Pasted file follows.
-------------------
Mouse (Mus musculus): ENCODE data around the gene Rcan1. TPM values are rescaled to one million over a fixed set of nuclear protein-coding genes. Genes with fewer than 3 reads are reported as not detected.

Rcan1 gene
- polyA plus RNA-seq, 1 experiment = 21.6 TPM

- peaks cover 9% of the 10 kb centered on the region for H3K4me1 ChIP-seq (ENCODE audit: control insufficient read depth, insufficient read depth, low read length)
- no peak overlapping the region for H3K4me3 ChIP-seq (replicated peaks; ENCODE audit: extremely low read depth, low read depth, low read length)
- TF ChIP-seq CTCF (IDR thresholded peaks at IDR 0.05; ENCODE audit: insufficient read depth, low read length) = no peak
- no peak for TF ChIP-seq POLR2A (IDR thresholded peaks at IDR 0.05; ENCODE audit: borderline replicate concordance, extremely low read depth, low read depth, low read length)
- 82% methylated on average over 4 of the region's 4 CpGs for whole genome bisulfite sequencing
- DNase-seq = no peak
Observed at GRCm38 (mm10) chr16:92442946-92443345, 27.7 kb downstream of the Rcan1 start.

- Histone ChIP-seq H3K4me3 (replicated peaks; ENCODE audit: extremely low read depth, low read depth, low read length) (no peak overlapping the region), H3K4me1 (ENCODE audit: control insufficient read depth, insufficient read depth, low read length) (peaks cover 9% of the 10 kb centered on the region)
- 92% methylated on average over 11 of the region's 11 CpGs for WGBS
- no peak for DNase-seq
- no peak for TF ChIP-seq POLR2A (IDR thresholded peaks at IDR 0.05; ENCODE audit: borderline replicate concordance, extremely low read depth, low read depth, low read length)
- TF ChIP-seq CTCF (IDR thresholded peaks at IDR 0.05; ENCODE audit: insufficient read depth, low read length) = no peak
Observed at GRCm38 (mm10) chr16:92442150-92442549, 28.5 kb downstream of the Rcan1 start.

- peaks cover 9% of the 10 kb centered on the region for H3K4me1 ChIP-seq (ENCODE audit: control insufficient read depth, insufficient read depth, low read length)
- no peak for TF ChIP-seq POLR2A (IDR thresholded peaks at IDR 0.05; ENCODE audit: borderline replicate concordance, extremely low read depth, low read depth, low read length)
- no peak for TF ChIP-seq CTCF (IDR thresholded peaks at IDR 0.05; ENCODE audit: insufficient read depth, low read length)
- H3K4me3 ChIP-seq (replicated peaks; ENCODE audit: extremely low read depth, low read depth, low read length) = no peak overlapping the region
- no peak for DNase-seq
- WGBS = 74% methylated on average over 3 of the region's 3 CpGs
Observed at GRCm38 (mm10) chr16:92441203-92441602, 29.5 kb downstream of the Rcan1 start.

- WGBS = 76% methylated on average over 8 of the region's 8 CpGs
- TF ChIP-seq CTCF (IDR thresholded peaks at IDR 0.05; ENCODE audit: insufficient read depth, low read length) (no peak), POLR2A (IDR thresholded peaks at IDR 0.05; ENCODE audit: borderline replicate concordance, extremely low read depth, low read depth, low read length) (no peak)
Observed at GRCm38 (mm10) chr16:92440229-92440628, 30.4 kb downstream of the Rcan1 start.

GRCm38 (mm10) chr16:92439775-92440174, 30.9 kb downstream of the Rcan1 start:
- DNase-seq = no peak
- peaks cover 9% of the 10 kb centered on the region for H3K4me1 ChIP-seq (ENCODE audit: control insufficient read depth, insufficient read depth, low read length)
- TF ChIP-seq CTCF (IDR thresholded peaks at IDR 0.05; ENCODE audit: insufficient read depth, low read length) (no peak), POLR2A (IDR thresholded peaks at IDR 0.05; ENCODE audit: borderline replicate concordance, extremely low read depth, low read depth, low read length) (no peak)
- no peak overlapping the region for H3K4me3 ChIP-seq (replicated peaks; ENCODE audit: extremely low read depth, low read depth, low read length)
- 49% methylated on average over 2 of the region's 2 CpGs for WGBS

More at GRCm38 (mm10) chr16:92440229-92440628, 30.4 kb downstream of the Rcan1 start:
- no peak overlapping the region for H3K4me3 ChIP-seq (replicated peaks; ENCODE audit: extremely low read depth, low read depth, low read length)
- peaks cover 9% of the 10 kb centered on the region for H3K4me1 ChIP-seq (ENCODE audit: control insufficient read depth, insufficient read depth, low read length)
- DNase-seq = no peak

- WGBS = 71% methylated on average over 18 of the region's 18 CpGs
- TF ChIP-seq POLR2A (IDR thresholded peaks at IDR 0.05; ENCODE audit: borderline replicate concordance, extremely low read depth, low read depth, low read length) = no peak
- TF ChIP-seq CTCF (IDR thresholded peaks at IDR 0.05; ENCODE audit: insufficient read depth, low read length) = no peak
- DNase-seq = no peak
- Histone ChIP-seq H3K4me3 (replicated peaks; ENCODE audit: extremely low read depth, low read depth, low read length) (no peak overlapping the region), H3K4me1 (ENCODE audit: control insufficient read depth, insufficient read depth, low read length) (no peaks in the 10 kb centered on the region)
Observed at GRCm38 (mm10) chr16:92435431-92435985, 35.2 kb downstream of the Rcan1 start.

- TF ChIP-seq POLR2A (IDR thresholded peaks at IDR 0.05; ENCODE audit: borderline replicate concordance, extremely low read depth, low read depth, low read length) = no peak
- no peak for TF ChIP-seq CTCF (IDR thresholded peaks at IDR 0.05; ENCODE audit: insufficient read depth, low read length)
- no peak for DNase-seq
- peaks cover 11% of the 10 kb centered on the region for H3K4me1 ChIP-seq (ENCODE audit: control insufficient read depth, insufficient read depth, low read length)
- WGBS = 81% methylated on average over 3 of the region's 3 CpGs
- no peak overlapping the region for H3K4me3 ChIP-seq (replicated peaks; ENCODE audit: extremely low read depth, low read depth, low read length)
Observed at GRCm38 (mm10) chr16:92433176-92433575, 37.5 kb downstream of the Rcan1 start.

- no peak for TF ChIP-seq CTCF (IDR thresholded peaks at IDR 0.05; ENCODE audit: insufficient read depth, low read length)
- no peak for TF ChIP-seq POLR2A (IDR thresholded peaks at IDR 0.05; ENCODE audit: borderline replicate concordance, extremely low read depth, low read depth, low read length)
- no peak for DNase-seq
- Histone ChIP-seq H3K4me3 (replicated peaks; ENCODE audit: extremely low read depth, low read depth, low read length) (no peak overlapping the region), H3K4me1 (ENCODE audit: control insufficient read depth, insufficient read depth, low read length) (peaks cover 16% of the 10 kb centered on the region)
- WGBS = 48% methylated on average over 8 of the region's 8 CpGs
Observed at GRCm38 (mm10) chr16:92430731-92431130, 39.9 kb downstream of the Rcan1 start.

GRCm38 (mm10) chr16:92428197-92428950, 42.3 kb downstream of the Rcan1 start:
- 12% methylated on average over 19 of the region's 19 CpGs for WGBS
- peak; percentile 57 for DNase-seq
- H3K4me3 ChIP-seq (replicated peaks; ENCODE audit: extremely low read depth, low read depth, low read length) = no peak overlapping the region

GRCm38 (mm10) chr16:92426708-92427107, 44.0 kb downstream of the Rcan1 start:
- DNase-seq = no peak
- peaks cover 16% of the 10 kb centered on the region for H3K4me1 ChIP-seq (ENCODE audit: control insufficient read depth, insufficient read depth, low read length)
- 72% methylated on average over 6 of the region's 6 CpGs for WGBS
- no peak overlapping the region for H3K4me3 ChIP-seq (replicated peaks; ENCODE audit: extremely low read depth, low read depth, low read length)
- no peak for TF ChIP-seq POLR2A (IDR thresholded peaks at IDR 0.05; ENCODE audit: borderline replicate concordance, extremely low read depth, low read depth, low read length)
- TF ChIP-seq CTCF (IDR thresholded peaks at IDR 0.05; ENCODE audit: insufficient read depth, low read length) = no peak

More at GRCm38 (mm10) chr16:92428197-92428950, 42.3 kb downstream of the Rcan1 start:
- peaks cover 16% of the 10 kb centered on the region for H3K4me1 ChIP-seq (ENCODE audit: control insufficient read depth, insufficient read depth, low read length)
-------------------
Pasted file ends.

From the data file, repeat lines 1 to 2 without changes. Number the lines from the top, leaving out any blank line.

Mouse (Mus musculus): ENCODE data around the gene Rcan1. TPM values are rescaled to one million over a fixed set of nuclear protein-coding genes. Genes with fewer than 3 reads are reported as not detected.

Rcan1 gene